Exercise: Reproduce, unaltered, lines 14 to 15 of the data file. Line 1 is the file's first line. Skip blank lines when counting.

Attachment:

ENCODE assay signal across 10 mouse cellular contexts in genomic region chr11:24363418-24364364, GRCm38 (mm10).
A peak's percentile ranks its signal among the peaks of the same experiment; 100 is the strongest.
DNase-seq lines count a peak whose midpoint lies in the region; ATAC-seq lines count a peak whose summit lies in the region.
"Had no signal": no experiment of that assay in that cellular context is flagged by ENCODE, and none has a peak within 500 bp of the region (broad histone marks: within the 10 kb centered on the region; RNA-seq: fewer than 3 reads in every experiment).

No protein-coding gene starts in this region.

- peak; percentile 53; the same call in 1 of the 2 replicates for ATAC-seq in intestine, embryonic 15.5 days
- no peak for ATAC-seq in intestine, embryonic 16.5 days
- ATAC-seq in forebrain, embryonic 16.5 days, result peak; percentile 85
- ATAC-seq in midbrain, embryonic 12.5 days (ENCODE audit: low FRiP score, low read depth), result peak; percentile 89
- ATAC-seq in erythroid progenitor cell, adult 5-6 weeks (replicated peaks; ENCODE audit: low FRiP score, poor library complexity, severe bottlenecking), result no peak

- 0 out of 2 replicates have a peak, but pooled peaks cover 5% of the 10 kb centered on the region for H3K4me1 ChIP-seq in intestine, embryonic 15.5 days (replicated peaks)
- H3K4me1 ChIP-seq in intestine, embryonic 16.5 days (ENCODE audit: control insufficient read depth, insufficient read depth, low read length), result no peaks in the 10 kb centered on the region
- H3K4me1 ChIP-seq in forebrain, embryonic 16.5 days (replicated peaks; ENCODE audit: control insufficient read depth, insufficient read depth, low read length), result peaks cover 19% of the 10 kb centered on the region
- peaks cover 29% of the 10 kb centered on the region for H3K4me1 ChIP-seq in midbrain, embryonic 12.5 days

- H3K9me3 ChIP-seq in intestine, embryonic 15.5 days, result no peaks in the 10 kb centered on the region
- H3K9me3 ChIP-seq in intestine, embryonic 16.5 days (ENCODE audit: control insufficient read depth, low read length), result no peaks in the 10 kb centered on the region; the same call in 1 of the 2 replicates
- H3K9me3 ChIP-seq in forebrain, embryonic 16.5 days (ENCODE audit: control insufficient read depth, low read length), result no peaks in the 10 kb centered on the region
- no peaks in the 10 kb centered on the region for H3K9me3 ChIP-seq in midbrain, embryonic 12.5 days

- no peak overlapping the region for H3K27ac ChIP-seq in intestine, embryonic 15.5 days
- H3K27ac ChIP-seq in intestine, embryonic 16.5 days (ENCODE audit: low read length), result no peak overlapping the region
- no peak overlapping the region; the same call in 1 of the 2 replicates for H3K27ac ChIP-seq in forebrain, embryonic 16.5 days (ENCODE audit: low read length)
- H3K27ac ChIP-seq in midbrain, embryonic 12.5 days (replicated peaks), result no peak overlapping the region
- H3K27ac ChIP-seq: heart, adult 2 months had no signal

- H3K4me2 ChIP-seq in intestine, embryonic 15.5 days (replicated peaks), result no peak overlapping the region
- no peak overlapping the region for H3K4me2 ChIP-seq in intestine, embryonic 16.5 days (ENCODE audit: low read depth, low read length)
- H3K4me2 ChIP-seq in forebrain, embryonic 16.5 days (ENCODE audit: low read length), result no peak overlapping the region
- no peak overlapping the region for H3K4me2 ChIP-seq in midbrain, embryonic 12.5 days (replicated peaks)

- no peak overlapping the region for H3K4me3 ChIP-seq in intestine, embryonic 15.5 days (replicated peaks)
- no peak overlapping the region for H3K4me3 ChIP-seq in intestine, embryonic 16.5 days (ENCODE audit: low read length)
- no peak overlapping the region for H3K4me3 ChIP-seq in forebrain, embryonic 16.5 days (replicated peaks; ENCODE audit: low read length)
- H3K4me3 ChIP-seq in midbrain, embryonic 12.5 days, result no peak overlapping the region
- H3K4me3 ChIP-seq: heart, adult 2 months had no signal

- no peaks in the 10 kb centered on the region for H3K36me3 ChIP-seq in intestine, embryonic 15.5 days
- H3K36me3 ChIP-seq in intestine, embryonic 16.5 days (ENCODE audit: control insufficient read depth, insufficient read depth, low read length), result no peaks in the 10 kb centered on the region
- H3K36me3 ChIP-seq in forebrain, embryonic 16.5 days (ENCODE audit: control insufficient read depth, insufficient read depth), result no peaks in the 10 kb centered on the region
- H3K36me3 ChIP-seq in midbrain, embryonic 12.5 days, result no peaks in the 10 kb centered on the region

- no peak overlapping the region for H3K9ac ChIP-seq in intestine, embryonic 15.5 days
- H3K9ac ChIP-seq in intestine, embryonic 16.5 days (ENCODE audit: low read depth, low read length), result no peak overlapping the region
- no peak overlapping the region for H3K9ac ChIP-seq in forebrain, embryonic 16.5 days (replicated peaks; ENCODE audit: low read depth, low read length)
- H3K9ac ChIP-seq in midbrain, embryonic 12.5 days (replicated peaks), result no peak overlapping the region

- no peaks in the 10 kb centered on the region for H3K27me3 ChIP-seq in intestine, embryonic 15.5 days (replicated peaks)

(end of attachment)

- peaks cover 29% of the 10 kb centered on the region for H3K4me1 ChIP-seq in midbrain, embryonic 12.5 days

- H3K9me3 ChIP-seq in intestine, embryonic 15.5 days, result no peaks in the 10 kb centered on the region